When Matthue Roth takes the stage at a poetry slam, the audience knows right away that they’re seeing something new. For some it’s his peyes , or sidelocks; for others its the poetry about phylacteries (“my tefillin nature/leather wrapped around me like I’m/all tied up/in you. I know the secret of S+M, why/white men pay for bondage and loveless sex/night after night after night, finding nothing”). For most, though, it is the surprising juxtaposition of energetic, erotic performance poetry and intense, Orthodox Jewish religious feeling. How does Roth reconcile the two?
“I think one of the things that makes Judaism right for me is, it’s sex-positive,” Roth says. “I don’t talk about sex lewdly or dirtily. And I’m definitely not out to demystify sex. When I talk about it, I’m talking about sex as mystery, as something that I don’t know about yet, and especially as something that can exist in a different form than it does in today’s world.”
The poetry world is beginning to take notice. Roth has performed with literary star Dave Eggers in San Francisco, with legendary guitarist Carlos Santana at a benefit for Chabad and as a featured poet in the Def Poetry Jam on Broadway. Yet he still reads at venues not usually frequented by leading performance poets, such as Manhattan’s Solomon Schechter High School, where he read last March. “I think I’m vicariously trying to be a high school kid and that’s why it worked so well,” Roth said.
The response of the Orthodox world is understandably mixed. Roth’s Web site ( www.matthue.com ) warns that “some of these poems may be inappropriate for children and halachic prudes,” and it’s likely that some of the Satmar chasidim with whom he prays wouldn’t take kindly to linking tefillin and sadomasochism. But, he noted, “a group of Chabad girls quoted me on their AOL profiles. Where it says ‘married?’ they wrote ‘lookin’ for my dreidel maven,’ after this one Chanukah rap that I do.”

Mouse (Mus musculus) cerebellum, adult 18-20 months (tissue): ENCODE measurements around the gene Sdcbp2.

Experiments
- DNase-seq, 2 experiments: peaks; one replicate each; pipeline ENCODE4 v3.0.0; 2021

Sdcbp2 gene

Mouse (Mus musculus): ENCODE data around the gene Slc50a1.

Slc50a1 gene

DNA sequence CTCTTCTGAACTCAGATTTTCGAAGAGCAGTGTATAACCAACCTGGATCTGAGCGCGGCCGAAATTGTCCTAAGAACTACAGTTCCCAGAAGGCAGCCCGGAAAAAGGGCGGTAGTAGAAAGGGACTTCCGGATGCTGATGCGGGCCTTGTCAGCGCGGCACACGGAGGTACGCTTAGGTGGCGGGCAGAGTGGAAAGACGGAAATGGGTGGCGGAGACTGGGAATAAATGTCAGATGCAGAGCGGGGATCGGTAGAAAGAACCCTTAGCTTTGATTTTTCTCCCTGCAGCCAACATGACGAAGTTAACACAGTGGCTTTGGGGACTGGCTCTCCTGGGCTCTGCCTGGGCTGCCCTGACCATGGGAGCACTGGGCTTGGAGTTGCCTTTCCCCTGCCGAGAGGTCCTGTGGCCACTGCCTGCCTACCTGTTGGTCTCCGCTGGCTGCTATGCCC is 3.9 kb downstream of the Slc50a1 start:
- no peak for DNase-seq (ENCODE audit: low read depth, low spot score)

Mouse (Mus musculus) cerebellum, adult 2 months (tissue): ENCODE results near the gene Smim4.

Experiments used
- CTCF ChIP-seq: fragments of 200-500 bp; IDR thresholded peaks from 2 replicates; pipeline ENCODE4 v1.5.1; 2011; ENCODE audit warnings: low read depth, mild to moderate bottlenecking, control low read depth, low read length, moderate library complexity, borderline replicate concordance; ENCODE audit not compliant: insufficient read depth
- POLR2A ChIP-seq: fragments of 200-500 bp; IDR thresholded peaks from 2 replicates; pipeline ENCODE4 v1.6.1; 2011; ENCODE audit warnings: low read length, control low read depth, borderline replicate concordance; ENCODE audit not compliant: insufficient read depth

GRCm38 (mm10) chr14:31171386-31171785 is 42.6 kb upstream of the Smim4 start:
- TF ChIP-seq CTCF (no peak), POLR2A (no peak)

“Post-straight Orthodox performance poet” does have a ring of gimmick about it, and so Roth goes to great lengths to point out that he is not a novelty act. He sees himself as having a poetic mission: to “talk about God/with words usually reserved/for talking about sex,” as he put it in his poem “Trembling Before You” (dedicated to Sandi Simcha Dubowski, the director of the film “Trembling Before G-d,” which documented the lives of gay and lesbian Orthodox Jews).
Of course, the affinity between spirituality and sensuality goes back many thousands of years in the Jewish tradition — at least as far as the Song of Songs, long read as both an erotic love poem and as an allegory for the mystical relationship between God and Israel. Yet Roth also explores a more recent idea, often ascribed to French philosopher Michel Foucault: how the repression of desire serves to inflame it. For example, Roth points to his poem “Good Thing I Don’t Touch Girls (Or I’d Touch You).” “It’s all about how frum kids are as horny as anybody else,” he said. “It’s not that we’re less inhibited. It’s just that we express it in different ways. You know, like the most erotic thing in the world is before you kiss, before anything. Well, carry that tension and eroticism straight up ’til your wedding. That’s what I mean.”
While Jewish identity plays a primary role in Roth’s writing (he says he grew up in a “total shtetl ghetto, but going to public school because my parents wanted to expose me to diversity”), Jewish writers apparently do not — not even the other Roth. “I learned to write about being Jewish from goyim . I hated most Jewish prototypes for writing. Then one day I read Sherman Alexie, who writes about being Indian from this perspective of ‘You won’t understand, but I don’t care, you don’t have to read this but I have to write it,’ and it’s brilliant. He writes about his culture like I write about my heartbeat.”
Reflecting this intimacy, a wide range of Jewish concerns crop up in Roth’s poetry. “Shrink” quotes the poet’s grandmother as saying “this can’t be all/you’re too skinny/where’d you put the rest.” “Palestine” analogizes a personal relationship to the Middle East crisis (“You and me, we’re like Palestine/like two alien states who’ve been here this whole time/And just now is when we start/negotiating our relationship”). And, of course, sex. There are poems about almost everything in the Orthodox Jewish world, Roth says. “I even have a poem about getting bored during shiur .”
Jay Michaelson is an editor of Zeek: A Jewish Journal of Thought and Culture.